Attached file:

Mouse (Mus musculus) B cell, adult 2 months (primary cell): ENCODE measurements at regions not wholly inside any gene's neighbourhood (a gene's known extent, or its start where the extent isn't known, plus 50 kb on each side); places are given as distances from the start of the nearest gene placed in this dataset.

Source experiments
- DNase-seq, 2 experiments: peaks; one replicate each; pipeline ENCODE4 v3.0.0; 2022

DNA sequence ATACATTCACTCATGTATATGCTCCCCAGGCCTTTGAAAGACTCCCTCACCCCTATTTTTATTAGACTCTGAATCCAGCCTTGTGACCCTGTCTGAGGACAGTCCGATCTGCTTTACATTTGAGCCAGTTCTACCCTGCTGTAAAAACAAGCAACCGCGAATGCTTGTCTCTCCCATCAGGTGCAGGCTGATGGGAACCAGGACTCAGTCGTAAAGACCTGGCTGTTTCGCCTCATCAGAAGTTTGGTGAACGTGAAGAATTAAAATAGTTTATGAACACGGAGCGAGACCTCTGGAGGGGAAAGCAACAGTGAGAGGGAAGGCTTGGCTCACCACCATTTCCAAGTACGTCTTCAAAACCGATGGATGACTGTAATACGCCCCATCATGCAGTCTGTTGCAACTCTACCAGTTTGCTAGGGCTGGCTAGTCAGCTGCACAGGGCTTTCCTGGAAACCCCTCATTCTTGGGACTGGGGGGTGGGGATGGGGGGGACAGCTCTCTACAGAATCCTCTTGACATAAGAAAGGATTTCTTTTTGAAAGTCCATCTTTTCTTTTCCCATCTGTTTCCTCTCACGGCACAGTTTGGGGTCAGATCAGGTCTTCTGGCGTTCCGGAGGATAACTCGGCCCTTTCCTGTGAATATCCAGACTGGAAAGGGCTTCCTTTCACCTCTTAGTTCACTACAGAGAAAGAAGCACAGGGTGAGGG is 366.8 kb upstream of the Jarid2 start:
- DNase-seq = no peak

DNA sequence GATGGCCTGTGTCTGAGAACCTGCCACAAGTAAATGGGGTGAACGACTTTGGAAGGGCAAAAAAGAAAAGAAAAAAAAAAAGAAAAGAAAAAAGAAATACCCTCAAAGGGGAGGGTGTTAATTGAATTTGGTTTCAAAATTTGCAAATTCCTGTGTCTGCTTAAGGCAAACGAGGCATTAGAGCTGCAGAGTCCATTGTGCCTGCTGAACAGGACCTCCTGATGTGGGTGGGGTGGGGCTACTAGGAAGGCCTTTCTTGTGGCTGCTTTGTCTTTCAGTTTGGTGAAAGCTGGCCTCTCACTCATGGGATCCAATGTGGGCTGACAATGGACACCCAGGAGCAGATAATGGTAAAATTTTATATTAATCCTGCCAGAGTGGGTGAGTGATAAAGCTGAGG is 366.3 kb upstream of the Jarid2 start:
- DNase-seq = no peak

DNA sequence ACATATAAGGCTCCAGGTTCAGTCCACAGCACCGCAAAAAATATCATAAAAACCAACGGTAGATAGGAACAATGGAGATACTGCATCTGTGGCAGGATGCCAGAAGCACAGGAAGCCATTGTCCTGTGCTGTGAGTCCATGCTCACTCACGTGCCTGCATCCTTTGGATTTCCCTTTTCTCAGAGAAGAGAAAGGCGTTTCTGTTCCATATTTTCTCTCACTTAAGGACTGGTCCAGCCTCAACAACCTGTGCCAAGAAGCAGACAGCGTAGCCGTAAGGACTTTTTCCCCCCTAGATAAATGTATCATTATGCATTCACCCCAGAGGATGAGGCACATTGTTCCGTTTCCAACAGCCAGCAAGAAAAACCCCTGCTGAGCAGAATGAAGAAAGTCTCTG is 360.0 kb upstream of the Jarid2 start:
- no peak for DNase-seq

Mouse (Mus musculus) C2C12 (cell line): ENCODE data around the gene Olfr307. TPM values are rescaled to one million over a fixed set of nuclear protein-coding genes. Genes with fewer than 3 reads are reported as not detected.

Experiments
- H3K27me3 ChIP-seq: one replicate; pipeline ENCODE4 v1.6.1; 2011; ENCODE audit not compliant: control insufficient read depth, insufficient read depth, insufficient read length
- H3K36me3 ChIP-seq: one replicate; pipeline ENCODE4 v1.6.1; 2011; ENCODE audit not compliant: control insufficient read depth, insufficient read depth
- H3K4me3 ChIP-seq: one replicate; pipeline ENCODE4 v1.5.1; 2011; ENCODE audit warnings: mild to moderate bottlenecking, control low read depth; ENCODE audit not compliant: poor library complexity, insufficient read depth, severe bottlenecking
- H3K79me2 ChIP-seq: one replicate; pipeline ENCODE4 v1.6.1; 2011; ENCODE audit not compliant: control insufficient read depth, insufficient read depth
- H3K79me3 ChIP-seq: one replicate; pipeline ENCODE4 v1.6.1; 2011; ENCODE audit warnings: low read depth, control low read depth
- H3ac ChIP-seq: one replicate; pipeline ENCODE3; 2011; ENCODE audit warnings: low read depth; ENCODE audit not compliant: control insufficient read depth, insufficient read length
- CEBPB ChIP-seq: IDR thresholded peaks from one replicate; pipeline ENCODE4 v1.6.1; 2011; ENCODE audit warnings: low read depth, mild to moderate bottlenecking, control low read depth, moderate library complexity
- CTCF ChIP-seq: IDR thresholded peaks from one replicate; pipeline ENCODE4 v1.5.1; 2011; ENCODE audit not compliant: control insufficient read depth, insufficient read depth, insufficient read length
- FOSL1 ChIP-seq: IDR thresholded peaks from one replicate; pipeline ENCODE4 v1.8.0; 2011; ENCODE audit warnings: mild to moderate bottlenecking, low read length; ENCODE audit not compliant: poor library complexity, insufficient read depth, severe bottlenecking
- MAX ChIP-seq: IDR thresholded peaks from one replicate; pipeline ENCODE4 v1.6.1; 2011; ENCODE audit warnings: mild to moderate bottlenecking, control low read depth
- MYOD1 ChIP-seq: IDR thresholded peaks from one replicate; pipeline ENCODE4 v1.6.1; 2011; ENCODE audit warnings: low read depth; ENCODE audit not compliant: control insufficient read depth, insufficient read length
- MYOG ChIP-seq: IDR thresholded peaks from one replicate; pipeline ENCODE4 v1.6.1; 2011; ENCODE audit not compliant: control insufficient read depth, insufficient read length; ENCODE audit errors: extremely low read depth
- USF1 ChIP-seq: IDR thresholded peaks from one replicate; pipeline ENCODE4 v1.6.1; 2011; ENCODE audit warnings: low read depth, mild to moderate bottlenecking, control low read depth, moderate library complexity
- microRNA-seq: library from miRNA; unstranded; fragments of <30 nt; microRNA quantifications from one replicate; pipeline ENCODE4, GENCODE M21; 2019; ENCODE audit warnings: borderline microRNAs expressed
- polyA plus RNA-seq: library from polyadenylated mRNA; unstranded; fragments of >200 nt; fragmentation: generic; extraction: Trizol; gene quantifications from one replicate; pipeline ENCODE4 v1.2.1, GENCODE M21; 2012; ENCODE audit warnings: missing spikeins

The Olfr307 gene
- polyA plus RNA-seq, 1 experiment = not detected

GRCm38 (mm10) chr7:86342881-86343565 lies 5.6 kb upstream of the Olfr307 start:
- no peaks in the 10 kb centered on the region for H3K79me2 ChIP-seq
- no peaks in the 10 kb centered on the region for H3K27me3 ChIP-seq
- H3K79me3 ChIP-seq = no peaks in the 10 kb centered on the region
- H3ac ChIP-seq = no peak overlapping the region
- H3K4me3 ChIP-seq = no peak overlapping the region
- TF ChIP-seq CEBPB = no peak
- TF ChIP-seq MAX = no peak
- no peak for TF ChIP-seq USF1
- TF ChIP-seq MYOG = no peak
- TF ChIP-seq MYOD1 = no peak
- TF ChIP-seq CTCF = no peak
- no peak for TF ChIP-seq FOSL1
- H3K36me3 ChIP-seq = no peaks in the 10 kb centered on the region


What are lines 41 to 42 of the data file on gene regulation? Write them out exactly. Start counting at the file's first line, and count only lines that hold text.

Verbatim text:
- no peak for TF ChIP-seq FOSL1
- H3K36me3 ChIP-seq = no peaks in the 10 kb centered on the region